Ohio pandemic unemployment defrauded hundreds of millions in multi-state fraud scheme – WLWT Cincinnati

Ohio is the latest state to be hit by a massive fraudulent scheme, targeting the federally funded Pandemic Unemployment Assistance Program. Ohio Department of Job and Family Services Director Kimberly Hall made that announcement Tuesday afternoon during a video conference call with reporters.
“Fraudsters get smarter and smarter every day,” Hall said.
Since mid-March, the state of Ohio has paid more than $5.8 billion in unemployment compensation and an additional $4.8 billion in PUA compensation. Hall said of the PUA benefits paid so far, as much as $200 million per week have been made to fraudulent accounts. ODJFS has not nailed down exactly when the large-scale fraud began, but said the department began noticing a “significant uptick” in potential fraud in early July.
“There’s an inherent vulnerability with the PUA system, because it’s a catch-all, kind of a net system, and it does not have all of the checks and balances that our regular unemployment system does,” Hall said. “We created a brand new system in 26 days… It will have vulnerabilities that you discover over time and that you just have to tweak and shore up over time.”
ODJFS placed fraud holds on approximately 270,000 claims last month. The department said it was made aware of potential fraudulent activity and several indicators of fraud, including accounts connected to deceased individuals, invalid email addresses, fraudulent IP addresses and bank routing numbers.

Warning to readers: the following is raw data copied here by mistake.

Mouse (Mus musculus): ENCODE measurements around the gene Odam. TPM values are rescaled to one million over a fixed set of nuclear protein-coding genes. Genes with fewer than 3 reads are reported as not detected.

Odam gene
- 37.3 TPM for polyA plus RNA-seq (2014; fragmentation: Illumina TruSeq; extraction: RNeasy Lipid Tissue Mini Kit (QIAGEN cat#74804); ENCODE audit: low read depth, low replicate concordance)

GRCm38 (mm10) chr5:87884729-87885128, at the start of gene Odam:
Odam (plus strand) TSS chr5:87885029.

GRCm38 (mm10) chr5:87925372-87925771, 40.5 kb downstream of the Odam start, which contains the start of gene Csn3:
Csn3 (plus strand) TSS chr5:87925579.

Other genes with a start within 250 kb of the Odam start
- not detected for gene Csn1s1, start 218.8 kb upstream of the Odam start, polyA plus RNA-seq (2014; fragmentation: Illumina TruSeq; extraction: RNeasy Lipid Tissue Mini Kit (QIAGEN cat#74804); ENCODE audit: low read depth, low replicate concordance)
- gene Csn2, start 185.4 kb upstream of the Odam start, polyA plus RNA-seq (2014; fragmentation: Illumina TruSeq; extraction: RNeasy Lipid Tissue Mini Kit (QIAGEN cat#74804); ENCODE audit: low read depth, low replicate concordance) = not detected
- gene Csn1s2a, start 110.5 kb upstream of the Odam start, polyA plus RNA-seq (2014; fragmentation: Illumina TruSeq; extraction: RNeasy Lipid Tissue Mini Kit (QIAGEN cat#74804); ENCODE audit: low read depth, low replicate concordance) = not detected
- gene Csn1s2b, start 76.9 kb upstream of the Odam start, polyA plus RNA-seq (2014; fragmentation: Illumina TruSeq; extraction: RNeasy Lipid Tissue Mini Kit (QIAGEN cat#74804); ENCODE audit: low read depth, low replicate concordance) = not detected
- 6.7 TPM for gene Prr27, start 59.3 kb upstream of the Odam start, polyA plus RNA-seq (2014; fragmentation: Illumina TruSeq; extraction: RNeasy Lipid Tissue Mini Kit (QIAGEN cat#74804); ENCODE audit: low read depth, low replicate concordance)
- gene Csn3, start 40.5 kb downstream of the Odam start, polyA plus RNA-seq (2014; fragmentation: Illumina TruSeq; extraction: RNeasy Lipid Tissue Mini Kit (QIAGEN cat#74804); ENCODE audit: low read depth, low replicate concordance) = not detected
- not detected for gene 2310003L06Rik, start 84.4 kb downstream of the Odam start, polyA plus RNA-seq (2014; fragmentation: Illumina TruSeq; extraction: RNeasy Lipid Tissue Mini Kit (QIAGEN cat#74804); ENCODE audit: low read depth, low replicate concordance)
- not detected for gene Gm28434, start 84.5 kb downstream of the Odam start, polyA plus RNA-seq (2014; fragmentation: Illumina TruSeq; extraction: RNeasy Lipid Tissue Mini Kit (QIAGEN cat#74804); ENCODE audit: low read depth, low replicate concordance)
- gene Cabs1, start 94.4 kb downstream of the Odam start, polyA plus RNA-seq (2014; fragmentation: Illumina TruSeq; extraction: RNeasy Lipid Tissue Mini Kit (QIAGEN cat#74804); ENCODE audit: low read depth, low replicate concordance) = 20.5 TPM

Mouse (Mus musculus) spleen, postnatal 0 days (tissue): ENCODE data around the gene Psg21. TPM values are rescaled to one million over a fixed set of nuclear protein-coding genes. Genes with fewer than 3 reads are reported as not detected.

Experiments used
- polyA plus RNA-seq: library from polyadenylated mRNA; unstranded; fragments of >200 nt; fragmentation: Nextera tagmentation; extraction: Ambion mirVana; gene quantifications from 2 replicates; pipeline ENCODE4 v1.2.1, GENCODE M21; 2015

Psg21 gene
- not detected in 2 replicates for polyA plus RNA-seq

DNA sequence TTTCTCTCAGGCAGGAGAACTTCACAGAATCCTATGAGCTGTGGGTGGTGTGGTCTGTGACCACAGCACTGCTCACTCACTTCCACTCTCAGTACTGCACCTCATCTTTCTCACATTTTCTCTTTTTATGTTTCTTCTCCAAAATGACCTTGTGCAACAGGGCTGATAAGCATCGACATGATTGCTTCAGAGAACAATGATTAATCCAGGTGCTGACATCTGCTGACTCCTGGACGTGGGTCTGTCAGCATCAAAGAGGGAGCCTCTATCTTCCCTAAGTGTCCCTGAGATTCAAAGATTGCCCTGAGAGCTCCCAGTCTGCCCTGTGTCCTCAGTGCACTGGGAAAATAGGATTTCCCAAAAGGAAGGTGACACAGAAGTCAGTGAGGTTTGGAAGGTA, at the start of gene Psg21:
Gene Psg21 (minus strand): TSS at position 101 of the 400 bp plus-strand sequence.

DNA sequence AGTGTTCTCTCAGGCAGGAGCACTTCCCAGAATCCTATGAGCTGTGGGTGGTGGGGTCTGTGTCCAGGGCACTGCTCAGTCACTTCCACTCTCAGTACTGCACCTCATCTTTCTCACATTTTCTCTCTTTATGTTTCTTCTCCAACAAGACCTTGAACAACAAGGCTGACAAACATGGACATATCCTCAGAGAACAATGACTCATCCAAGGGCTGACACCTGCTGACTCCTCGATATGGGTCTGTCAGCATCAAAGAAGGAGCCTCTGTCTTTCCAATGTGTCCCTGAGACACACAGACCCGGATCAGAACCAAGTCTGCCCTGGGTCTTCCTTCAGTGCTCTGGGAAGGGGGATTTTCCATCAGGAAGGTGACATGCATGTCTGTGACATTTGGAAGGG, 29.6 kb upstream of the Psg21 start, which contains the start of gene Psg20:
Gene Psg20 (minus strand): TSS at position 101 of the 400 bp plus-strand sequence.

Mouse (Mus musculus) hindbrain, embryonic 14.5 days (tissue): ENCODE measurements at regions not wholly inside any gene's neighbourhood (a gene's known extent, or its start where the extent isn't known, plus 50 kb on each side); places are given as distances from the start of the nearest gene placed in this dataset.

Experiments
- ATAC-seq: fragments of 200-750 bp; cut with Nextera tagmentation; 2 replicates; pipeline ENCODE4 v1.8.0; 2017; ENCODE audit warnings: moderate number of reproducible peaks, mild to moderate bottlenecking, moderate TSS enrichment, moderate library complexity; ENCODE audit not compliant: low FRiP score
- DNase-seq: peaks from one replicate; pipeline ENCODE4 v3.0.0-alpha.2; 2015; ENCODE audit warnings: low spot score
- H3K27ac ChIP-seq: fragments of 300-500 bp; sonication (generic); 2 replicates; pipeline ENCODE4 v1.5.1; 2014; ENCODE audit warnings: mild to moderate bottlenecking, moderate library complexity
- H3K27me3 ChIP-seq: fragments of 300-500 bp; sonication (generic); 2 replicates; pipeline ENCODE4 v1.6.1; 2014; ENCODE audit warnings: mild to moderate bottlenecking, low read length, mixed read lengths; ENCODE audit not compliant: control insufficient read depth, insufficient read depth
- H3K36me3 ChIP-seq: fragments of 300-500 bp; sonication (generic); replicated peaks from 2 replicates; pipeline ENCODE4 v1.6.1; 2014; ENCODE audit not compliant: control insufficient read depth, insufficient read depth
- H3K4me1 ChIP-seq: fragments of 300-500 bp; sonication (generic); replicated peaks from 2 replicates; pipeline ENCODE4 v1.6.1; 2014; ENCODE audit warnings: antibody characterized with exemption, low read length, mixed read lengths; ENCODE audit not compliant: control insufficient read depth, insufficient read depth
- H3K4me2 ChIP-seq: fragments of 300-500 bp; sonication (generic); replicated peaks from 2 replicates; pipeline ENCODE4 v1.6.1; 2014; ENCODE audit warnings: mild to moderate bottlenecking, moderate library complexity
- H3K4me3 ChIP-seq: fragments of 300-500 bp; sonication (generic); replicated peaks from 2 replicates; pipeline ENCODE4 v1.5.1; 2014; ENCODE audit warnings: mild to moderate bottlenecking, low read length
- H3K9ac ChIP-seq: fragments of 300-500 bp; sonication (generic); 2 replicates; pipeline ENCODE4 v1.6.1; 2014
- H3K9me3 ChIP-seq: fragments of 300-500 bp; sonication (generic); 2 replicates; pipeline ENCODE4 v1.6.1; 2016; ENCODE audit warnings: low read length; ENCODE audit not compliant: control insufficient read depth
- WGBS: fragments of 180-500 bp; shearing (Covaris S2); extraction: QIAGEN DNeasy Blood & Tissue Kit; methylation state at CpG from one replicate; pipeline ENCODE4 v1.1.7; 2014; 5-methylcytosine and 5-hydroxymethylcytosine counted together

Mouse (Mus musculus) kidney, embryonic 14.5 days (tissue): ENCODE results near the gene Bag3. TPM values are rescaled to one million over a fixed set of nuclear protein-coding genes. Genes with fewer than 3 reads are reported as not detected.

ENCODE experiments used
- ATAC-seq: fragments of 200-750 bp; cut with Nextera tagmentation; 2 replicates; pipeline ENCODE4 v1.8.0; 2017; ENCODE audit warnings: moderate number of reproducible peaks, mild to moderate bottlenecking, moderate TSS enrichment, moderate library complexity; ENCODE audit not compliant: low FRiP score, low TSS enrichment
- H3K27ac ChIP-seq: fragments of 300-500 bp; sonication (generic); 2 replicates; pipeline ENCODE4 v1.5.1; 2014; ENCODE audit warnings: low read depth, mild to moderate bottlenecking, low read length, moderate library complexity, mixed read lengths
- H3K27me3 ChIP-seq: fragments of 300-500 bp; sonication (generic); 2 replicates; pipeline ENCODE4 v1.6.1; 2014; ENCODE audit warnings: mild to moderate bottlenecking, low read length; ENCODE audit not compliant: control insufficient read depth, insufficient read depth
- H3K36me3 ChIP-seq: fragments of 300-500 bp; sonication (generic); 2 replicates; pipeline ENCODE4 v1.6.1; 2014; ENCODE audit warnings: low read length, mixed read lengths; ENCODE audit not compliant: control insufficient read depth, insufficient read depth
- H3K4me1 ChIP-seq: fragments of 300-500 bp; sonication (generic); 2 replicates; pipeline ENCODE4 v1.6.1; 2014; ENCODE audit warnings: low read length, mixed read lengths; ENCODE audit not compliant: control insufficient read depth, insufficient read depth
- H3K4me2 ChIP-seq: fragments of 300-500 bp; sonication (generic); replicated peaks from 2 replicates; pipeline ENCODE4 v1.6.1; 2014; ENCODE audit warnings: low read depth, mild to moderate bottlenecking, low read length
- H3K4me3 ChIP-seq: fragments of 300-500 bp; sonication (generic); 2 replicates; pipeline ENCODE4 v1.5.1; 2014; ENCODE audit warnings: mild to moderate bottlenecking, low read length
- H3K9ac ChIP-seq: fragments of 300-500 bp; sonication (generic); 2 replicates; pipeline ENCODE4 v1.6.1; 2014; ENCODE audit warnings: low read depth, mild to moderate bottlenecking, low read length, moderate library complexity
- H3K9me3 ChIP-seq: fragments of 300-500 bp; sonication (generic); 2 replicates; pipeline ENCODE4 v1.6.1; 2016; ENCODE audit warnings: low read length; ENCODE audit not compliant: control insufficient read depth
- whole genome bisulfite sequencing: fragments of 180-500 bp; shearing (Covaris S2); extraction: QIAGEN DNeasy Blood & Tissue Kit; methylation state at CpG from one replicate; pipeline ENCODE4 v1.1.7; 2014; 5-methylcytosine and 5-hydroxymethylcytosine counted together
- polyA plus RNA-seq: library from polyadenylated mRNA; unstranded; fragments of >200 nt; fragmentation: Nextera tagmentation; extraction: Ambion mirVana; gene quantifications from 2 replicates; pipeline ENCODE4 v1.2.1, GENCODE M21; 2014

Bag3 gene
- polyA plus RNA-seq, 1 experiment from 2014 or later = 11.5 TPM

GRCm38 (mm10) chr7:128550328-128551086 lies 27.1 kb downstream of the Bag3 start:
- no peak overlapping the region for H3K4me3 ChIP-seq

“We do believe that the majority of those claims that we had a hold on, likely over 90%, are fraudulent,” Hall said.
Not all of the 270,000 claims on hold are fraudulent. The department has to investigate one-by-one which are and which are not and is requiring further verification steps by account holders.
The department said it has released nearly 19,000 claims for payment so far.
“I’m deeply sorry for all of the challenges this has presented for those who are caught up in this fraud scheme and whose claims are legitimate,” Hall said.
WLWT asked Hall if she has a timeline when claimants can expect the issues to be resolved so they can start receiving payments again.
“We are working very diligently on that. It’s difficult to give a timeline,” she said. “I expect certainly between the next 30 to 45 days or so that we will be through the lion’s share of processing the legitimate claims.”
In order to help with the workload, ODJFS has hired 80 people and reassigned 185 members previously handling traditional unemployment claims.
ODJFS said it is in the process of sending emails to more than 200,000 account holders with six questions that need to be answered to re-certify accounts and help employees determine which accounts are legitimate.
Hall said any new PUA claims will now involve a second round of verification.
“Our experience, even though this is dramatic and it’s horrible, it’s not as deep as what we know some other states have been experiencing,” Hall said.
Several agencies, including the Ohio Attorney General’s Office, are investigating the fraud case.

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